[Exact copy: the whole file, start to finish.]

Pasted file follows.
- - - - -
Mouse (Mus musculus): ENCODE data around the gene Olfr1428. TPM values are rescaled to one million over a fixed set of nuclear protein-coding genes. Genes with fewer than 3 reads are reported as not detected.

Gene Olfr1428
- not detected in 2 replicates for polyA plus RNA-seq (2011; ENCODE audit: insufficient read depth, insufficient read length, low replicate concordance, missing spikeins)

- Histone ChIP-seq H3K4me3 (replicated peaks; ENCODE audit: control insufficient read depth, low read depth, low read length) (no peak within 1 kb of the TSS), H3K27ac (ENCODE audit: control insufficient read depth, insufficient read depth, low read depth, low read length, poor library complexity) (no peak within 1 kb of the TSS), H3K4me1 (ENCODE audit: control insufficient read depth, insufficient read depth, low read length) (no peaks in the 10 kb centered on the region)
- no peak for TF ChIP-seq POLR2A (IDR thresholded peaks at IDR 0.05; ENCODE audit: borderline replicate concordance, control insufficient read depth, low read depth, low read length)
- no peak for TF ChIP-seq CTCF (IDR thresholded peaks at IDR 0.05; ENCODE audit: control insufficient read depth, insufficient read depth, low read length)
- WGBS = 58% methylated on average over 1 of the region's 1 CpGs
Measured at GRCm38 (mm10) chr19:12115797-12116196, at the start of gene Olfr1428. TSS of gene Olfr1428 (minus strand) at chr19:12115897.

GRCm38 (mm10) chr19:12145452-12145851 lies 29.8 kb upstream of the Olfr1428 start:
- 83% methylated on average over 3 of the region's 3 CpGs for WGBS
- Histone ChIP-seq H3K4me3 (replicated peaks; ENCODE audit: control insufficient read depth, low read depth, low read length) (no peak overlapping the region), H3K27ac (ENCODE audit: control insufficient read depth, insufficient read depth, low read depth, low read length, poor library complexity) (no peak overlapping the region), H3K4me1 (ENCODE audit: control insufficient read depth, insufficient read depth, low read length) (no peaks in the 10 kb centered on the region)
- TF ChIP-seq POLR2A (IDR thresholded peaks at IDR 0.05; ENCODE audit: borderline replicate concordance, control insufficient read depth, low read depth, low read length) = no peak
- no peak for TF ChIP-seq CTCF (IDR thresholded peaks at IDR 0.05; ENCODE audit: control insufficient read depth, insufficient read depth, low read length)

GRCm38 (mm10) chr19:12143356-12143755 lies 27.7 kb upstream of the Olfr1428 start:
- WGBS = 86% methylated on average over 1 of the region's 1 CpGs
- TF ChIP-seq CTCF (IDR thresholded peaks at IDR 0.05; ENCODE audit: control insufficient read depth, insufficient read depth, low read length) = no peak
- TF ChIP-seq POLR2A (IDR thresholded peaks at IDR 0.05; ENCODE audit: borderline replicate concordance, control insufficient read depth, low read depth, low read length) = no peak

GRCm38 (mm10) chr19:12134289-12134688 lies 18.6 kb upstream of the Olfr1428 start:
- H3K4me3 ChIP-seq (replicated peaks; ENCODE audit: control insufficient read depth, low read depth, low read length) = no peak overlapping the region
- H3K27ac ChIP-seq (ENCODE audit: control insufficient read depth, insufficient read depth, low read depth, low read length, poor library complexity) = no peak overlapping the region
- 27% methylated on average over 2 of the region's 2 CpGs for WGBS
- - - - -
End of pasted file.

Mouse (Mus musculus): ENCODE data around the gene Olfr1428. TPM values are rescaled to one million over a fixed set of nuclear protein-coding genes. Genes with fewer than 3 reads are reported as not detected.

Gene Olfr1428
- not detected in 2 replicates for polyA plus RNA-seq (2011; ENCODE audit: insufficient read depth, insufficient read length, low replicate concordance, missing spikeins)

- Histone ChIP-seq H3K4me3 (replicated peaks; ENCODE audit: control insufficient read depth, low read depth, low read length) (no peak within 1 kb of the TSS), H3K27ac (ENCODE audit: control insufficient read depth, insufficient read depth, low read depth, low read length, poor library complexity) (no peak within 1 kb of the TSS), H3K4me1 (ENCODE audit: control insufficient read depth, insufficient read depth, low read length) (no peaks in the 10 kb centered on the region)
- no peak for TF ChIP-seq POLR2A (IDR thresholded peaks at IDR 0.05; ENCODE audit: borderline replicate concordance, control insufficient read depth, low read depth, low read length)
- no peak for TF ChIP-seq CTCF (IDR thresholded peaks at IDR 0.05; ENCODE audit: control insufficient read depth, insufficient read depth, low read length)
- WGBS = 58% methylated on average over 1 of the region's 1 CpGs
Measured at GRCm38 (mm10) chr19:12115797-12116196, at the start of gene Olfr1428. TSS of gene Olfr1428 (minus strand) at chr19:12115897.

GRCm38 (mm10) chr19:12145452-12145851 lies 29.8 kb upstream of the Olfr1428 start:
- 83% methylated on average over 3 of the region's 3 CpGs for WGBS
- Histone ChIP-seq H3K4me3 (replicated peaks; ENCODE audit: control insufficient read depth, low read depth, low read length) (no peak overlapping the region), H3K27ac (ENCODE audit: control insufficient read depth, insufficient read depth, low read depth, low read length, poor library complexity) (no peak overlapping the region), H3K4me1 (ENCODE audit: control insufficient read depth, insufficient read depth, low read length) (no peaks in the 10 kb centered on the region)
- TF ChIP-seq POLR2A (IDR thresholded peaks at IDR 0.05; ENCODE audit: borderline replicate concordance, control insufficient read depth, low read depth, low read length) = no peak
- no peak for TF ChIP-seq CTCF (IDR thresholded peaks at IDR 0.05; ENCODE audit: control insufficient read depth, insufficient read depth, low read length)

GRCm38 (mm10) chr19:12143356-12143755 lies 27.7 kb upstream of the Olfr1428 start:
- WGBS = 86% methylated on average over 1 of the region's 1 CpGs
- TF ChIP-seq CTCF (IDR thresholded peaks at IDR 0.05; ENCODE audit: control insufficient read depth, insufficient read depth, low read length) = no peak
- TF ChIP-seq POLR2A (IDR thresholded peaks at IDR 0.05; ENCODE audit: borderline replicate concordance, control insufficient read depth, low read depth, low read length) = no peak

GRCm38 (mm10) chr19:12134289-12134688 lies 18.6 kb upstream of the Olfr1428 start:
- H3K4me3 ChIP-seq (replicated peaks; ENCODE audit: control insufficient read depth, low read depth, low read length) = no peak overlapping the region
- H3K27ac ChIP-seq (ENCODE audit: control insufficient read depth, insufficient read depth, low read depth, low read length, poor library complexity) = no peak overlapping the region
- 27% methylated on average over 2 of the region's 2 CpGs for WGBS